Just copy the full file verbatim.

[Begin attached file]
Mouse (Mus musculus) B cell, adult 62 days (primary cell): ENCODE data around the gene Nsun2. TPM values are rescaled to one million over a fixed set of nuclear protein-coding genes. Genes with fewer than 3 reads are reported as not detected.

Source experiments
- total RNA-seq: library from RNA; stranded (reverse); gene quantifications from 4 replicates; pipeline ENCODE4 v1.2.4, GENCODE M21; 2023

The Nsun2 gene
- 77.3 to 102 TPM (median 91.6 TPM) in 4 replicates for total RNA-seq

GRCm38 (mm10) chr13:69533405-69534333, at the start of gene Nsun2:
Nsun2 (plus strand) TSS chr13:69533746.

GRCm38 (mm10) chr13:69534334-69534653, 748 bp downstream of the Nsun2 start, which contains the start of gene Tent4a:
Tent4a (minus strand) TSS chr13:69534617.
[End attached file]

Mouse (Mus musculus) B cell, adult 62 days (primary cell): ENCODE data around the gene Nsun2. TPM values are rescaled to one million over a fixed set of nuclear protein-coding genes. Genes with fewer than 3 reads are reported as not detected.

Source experiments
- total RNA-seq: library from RNA; stranded (reverse); gene quantifications from 4 replicates; pipeline ENCODE4 v1.2.4, GENCODE M21; 2023

The Nsun2 gene
- 77.3 to 102 TPM (median 91.6 TPM) in 4 replicates for total RNA-seq

GRCm38 (mm10) chr13:69533405-69534333, at the start of gene Nsun2:
Nsun2 (plus strand) TSS chr13:69533746.

GRCm38 (mm10) chr13:69534334-69534653, 748 bp downstream of the Nsun2 start, which contains the start of gene Tent4a:
Tent4a (minus strand) TSS chr13:69534617.